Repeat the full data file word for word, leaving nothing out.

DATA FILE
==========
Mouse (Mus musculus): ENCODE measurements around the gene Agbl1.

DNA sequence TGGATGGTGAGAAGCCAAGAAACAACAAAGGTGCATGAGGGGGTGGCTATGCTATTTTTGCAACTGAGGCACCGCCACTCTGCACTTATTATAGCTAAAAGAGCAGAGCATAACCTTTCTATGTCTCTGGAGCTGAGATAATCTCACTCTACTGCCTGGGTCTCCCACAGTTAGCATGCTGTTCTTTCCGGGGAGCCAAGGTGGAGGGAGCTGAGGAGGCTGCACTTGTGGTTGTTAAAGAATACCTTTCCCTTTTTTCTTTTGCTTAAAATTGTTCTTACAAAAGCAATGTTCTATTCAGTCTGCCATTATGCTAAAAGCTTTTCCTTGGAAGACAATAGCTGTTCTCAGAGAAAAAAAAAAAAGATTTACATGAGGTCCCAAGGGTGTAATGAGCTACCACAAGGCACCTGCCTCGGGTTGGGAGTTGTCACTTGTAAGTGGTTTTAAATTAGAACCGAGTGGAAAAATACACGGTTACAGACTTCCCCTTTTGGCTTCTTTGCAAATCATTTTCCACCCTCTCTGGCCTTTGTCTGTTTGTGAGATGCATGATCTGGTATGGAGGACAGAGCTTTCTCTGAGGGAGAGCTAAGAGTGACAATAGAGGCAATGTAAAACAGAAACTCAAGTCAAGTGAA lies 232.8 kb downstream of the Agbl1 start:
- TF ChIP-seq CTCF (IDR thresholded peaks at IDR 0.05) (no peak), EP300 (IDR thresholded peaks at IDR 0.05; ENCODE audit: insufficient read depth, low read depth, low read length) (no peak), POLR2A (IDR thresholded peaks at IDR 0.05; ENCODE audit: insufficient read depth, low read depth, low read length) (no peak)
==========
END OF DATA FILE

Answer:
Mouse (Mus musculus): ENCODE measurements around the gene Agbl1.

DNA sequence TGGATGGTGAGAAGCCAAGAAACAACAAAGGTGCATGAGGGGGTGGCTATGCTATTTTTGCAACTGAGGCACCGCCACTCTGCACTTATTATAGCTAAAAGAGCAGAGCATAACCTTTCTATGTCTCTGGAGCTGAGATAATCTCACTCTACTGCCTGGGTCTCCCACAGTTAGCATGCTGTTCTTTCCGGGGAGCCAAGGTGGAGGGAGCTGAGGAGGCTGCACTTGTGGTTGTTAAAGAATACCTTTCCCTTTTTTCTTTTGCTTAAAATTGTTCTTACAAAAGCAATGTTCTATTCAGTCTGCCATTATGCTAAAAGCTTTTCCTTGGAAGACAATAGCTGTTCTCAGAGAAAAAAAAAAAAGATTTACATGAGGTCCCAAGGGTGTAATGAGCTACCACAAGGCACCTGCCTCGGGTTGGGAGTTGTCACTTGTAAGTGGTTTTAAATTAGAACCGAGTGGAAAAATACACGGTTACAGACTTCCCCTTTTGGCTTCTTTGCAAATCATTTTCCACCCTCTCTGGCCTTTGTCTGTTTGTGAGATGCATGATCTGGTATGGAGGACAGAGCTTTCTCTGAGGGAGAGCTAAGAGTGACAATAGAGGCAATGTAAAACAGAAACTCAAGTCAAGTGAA lies 232.8 kb downstream of the Agbl1 start:
- TF ChIP-seq CTCF (IDR thresholded peaks at IDR 0.05) (no peak), EP300 (IDR thresholded peaks at IDR 0.05; ENCODE audit: insufficient read depth, low read depth, low read length) (no peak), POLR2A (IDR thresholded peaks at IDR 0.05; ENCODE audit: insufficient read depth, low read depth, low read length) (no peak)